Like every good parent, my mother always nagged me to straighten up and stop slouching. Most of the time, it went in one ear and out the other. Now that I'm older and have wrestled with sporadic bouts of back spasms, I've learned the benefits of good posture. But preventing back pain is only part of it. In running, posture plays a vital role in terms of energy efficiency and muscle usage.
Establishing good posture habits involves more than just standing up straight. It means allowing your bones, ligaments and tendons (not your muscles) to support your body weight. When your muscles must bear your body weight and move it at the same time, they can't relax. Constricted muscles don't move freely or efficiently, causing pain and sometimes injury.
The Chi Running technique teaches runners to use their legs only for momentary support between strides, not for propulsion. Postural alignment plays an important "support" role whenever your foot hits the ground. If your muscles have to support your body weight with each step, you'll tire more quickly. If you're bent at the waist, your lower back, quadriceps and neck muscles will be carrying your weight, which makes for inefficient running and post-workout soreness.
If you have poor posture (as many of us do), you can overcome it. It takes practice, but the effort is worth your while.
Teach Yourself Good Posture
Focus your attention on the line your spine makes as it runs from the top of your head to the end of your tailbone. Return your attention to your spine as often as possible all day long, no matter what you're doing. Let it become a daily practice.
Don't run bent at the waist. Finishing a run with soreness in your lower back usually indicates you've been running bent at the waist. Instead, Chi Running encourages you to allow gravity to pull you forward by leaning slightly from the ankles, not the waist. Throughout your runs, make sure you're leaning from the ankles and not stressing your lower back muscles.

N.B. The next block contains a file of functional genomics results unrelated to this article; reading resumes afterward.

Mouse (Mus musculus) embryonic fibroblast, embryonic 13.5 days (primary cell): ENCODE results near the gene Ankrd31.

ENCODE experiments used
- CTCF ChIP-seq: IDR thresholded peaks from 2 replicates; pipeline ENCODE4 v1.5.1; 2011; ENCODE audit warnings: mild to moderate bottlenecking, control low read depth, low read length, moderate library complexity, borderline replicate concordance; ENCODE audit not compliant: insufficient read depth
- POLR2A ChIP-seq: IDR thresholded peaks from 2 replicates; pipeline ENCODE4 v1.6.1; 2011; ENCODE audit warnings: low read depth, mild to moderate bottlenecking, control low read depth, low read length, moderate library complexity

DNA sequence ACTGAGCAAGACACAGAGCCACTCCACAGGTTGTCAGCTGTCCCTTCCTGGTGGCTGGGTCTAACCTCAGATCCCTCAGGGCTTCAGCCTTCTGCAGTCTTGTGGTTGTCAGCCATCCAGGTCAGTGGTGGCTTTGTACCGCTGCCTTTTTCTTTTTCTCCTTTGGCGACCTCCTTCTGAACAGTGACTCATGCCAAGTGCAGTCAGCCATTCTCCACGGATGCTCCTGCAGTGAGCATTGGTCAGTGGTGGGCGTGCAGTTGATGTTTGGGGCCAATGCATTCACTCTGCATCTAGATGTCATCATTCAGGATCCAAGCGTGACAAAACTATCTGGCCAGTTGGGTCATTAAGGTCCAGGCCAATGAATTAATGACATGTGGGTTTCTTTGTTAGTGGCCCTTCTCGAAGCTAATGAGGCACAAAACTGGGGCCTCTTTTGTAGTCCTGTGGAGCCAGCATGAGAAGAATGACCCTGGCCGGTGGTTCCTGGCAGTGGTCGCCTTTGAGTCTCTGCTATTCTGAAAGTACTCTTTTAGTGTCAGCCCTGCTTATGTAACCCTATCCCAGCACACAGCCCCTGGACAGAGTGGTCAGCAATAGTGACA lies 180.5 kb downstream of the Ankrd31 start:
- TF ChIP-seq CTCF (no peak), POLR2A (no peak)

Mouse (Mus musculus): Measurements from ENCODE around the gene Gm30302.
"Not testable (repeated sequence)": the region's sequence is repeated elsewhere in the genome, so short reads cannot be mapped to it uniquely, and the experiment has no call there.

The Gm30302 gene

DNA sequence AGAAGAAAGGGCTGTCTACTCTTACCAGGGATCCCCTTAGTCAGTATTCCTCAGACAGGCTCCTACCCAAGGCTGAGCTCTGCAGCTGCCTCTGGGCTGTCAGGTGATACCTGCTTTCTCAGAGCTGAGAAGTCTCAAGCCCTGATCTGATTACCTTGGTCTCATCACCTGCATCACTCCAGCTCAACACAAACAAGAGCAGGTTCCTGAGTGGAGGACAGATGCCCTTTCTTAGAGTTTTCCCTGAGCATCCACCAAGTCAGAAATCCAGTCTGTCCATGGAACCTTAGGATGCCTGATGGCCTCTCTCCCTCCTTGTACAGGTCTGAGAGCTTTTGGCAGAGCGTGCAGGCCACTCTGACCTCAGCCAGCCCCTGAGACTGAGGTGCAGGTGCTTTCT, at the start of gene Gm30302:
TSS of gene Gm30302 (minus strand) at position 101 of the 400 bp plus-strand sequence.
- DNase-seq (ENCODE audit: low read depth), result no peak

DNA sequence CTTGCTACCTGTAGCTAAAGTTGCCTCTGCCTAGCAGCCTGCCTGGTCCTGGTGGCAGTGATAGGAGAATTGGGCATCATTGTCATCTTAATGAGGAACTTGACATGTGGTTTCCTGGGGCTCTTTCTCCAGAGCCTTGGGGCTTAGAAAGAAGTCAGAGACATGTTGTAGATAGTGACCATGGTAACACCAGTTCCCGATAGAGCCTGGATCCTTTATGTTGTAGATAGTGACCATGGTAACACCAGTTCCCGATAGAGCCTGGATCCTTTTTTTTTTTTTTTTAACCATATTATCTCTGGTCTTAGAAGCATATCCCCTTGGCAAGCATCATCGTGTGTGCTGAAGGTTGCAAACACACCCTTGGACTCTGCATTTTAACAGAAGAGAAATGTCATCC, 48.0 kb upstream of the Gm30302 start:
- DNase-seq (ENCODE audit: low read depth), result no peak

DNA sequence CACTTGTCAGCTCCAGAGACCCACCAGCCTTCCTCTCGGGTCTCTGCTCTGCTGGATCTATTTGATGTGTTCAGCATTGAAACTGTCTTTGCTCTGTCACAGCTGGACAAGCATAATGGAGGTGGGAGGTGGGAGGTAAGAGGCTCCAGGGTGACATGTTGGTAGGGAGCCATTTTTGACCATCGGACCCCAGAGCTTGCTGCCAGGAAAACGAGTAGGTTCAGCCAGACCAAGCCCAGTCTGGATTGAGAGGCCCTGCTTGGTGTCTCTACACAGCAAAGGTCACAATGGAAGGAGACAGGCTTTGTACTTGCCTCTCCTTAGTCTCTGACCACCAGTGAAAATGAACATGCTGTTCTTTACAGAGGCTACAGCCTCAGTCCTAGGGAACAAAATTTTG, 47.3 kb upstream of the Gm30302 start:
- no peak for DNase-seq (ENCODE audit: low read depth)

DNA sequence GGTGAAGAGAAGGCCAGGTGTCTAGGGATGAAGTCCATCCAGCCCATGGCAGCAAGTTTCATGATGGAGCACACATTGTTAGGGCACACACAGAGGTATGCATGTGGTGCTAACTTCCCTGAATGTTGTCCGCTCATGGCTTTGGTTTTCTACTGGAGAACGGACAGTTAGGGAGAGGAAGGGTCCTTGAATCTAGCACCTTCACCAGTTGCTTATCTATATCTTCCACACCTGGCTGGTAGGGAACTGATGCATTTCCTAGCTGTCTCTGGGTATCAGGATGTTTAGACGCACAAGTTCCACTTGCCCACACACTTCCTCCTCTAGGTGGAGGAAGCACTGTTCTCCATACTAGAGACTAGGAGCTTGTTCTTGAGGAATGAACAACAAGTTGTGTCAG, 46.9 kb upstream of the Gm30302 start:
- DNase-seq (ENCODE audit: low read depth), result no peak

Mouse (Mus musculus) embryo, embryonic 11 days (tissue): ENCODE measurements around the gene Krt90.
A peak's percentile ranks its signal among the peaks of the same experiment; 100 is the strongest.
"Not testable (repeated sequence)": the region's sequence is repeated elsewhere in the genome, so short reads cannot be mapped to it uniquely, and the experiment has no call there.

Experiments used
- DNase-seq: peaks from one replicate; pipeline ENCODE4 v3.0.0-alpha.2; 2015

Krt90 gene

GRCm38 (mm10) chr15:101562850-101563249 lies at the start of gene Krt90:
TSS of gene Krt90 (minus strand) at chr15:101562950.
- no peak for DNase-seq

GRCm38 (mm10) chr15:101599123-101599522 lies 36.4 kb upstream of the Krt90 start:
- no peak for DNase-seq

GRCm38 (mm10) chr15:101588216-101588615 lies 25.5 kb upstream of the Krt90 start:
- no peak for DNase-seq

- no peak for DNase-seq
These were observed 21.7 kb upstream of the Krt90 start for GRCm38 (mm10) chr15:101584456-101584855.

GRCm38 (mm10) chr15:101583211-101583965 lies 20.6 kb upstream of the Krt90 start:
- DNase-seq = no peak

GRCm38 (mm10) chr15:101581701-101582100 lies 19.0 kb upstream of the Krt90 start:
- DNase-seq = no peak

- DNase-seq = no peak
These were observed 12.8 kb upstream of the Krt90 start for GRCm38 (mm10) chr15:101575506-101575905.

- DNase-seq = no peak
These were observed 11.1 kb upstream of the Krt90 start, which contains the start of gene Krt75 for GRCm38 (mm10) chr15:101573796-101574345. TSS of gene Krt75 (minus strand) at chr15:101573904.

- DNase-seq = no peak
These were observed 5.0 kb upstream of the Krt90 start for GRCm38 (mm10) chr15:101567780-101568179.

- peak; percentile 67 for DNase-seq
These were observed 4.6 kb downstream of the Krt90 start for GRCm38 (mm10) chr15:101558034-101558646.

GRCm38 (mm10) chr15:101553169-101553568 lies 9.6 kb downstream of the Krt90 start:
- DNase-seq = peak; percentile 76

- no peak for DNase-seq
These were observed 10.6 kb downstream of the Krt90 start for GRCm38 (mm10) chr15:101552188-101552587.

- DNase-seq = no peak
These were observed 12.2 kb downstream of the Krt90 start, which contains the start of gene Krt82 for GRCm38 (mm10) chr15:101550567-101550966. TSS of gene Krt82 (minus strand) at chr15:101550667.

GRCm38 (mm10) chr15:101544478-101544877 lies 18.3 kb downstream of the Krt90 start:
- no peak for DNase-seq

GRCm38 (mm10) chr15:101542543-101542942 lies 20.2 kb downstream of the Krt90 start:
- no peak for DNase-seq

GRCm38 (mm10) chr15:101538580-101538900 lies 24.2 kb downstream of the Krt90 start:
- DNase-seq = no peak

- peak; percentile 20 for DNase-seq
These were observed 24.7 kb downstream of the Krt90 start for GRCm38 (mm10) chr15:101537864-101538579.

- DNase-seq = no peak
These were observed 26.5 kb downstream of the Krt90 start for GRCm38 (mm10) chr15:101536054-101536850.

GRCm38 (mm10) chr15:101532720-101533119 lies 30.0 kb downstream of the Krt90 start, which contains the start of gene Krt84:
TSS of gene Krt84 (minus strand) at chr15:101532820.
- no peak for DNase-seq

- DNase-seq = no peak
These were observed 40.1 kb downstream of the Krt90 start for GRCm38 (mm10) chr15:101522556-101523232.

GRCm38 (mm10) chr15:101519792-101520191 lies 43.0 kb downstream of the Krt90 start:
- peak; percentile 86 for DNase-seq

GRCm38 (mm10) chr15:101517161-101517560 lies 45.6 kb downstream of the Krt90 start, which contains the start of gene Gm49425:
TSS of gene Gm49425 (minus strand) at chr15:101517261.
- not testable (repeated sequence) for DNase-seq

Engage your core by leveling your pelvis. Start by standing with your feet parallel and hip width apart. Imagine you have a string attached to the top of your head that is pulling you up, making you tall and straight. Drop your chin slightly and look straight ahead. Next, pull up on your pubic bone with your lower abdominal muscles while relaxing your glutes. Hold this position for 30 seconds. Doing this exercise throughout your day will strengthen your abs, allowing you to hold your posture straighter while running, swimming, sitting, standing, or even driving your car.
Practice initiating all movement from your core, the largest muscle group in your body, rather than the smaller muscles of your extremities. In T'ai Chi, this is called the "needle in cotton." The needle represents your center line (the top of your spine to the bottom of your tailbone). It is strong and stable, while the cotton (your peripherals) is soft and relaxed.
The benefits of good posture are endless, and you can practice it anywhere, anytime. Whether you're running, sitting, or even sleeping, your whole body will thank you.
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